The United Nations, donor countries and international partners held a virtual conference to discuss how the increased need for humanitarian assistance can be met in Yemen, also in view of the COVID-19 pandemic.
According to the UN, the country is experiencing one of the largest and most severe humanitarian crises in the world.
Eighty percent of the Yemeni population are dependent on humanitarian aid. The United Nations estimates that over the next seven months humanitarian aid to the tune of 2.4 billion US dollars will be needed to alleviate the worst of the suffering. The focus must be on life-saving measures, such as provision of food and basic healthcare. This is why the United Nations Office for the Coordination of Humanitarian Affairs (UN OCHA) and Saudi Arabia organised a virtual donors conference. The aim was to ensure that donor countries provide enough funds so that aid organisations can carry on their life-saving activities.
In view of the increased need for humanitarian assistance and the spread of COVID-19 in Yemen, the German Government is maintaining its substantial humanitarian efforts. At the conference, Minister of State Niels Annen announced that the Federal Foreign Office will make available 125 million euro for humanitarian assistance in Yemen in 2020. The areas in which Germany is providing support include emergency food aid, healthcare, water and sanitation, as well as protective measures. The Federal Ministry for Economic Cooperation and Development (BMZ) is also providing funding in the amount of 70 million euro for measures to strengthen resilience.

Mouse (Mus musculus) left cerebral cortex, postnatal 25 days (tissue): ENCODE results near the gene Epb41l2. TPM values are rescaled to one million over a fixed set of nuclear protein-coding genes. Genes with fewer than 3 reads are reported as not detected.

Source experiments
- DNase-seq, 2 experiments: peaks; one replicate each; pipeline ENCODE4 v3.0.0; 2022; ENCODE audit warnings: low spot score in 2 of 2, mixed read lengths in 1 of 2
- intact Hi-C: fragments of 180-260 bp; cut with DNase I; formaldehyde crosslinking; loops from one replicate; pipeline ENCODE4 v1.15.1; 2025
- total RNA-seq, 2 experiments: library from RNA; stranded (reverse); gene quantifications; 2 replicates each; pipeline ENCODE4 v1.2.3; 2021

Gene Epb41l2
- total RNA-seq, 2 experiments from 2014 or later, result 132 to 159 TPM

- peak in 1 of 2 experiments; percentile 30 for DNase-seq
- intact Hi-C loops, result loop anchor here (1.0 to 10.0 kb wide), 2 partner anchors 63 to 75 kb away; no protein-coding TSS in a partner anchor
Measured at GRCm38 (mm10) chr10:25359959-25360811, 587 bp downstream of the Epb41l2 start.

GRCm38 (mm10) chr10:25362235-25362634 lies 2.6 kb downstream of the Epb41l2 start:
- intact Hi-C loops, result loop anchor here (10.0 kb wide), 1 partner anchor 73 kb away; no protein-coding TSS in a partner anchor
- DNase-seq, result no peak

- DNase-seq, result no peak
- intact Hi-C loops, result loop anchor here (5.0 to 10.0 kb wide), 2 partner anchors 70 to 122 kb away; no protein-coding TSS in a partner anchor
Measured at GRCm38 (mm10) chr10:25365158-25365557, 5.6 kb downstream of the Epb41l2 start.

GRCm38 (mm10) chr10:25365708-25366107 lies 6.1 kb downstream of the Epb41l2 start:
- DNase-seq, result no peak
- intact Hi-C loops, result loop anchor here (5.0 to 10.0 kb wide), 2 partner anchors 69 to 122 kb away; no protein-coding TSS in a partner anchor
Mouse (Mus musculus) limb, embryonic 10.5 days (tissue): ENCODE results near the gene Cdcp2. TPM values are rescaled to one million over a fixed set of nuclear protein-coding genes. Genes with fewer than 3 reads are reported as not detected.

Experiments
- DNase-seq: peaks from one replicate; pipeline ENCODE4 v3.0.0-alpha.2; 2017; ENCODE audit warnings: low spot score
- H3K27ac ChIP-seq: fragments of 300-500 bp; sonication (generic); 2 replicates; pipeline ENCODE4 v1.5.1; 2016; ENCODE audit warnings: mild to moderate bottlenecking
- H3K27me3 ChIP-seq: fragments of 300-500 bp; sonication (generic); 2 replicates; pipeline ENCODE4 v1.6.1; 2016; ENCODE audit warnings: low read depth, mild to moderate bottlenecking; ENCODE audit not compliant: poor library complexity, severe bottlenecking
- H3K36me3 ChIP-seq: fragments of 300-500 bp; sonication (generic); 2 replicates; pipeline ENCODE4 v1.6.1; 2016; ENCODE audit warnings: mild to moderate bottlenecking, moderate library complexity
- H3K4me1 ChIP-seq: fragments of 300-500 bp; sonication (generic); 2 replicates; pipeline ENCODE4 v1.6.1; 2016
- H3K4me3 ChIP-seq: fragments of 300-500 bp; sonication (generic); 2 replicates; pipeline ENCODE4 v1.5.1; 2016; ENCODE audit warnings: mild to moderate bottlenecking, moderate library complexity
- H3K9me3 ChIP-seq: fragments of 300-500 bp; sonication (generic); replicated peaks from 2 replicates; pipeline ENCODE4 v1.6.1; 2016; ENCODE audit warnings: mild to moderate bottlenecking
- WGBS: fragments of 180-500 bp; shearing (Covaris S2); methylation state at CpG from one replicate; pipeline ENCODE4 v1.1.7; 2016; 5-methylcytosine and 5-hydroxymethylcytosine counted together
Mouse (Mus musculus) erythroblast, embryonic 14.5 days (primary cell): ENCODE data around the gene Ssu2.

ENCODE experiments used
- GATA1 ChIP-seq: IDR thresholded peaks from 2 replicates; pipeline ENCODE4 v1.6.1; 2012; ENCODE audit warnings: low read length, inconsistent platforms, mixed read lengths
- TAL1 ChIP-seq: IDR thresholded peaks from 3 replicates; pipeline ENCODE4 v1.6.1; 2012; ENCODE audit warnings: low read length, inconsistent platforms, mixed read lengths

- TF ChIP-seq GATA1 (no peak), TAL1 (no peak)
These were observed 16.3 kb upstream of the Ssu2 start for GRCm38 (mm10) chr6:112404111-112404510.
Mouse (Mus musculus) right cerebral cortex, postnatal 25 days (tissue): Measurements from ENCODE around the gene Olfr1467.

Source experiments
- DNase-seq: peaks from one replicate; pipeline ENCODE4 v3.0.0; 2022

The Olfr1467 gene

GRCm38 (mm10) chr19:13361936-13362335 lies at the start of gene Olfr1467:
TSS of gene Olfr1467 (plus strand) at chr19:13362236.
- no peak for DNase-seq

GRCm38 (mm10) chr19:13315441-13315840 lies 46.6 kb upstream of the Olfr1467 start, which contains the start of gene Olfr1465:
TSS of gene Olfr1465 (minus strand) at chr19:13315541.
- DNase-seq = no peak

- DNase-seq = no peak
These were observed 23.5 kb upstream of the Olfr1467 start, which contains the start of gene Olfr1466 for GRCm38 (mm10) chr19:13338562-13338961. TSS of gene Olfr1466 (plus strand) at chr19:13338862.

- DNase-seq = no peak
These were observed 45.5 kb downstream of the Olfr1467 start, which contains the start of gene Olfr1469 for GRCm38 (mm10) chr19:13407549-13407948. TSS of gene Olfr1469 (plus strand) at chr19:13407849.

The threat posed by COVID-19
Although the number of confirmed COVID-19 cases in Yemen is in the low three figures, according to UN reports and other humanitarian partners the virus is already rapidly spreading throughout the country. A widespread outbreak would have devastating consequences, as the healthcare system has been weakened by several years of conflict and is only able to treat a very limited number of COVID-19 patients. There is a lack of medical equipment, personal protective equipment, medication and medical personnel. Already now, Yemen’s population is suffering from outbreaks of diseases such as cholera, diphtheria and malaria, and has been weakened by widespread malnutrition.
The German Government is making available an additional 300 million euro for COVID-19-related humanitarian assistance, in the context of the UN’s global humanitarian appeal and other aid packages. The money will help address humanitarian crises around the world and is being used, among other places, in Yemen. As part of the 125 million euro that Germany pledged at the conference, the Federal Foreign Office is making available five million euro to the World Health Organization’s activities in Yemen, where the WHO is providing basic healthcare services and helping to counter COVID-19.
Safeguarding humanitarian access
Germany is campaigning, also in the UN Security Council, to make sure that aid that is provided actually reaches the people who need it. Minister of State Annen made it clear that, when it comes to addressing the COVID-19 pandemic, the responsible parties in Yemen also play an important role:
We appeal to all relevant authorities in Yemen to cooperate with the United Nations and other humanitarian actors. All restrictions on access must be immediately and permanently lifted, civilians and civilian infrastructure protected, and international humanitarian law upheld.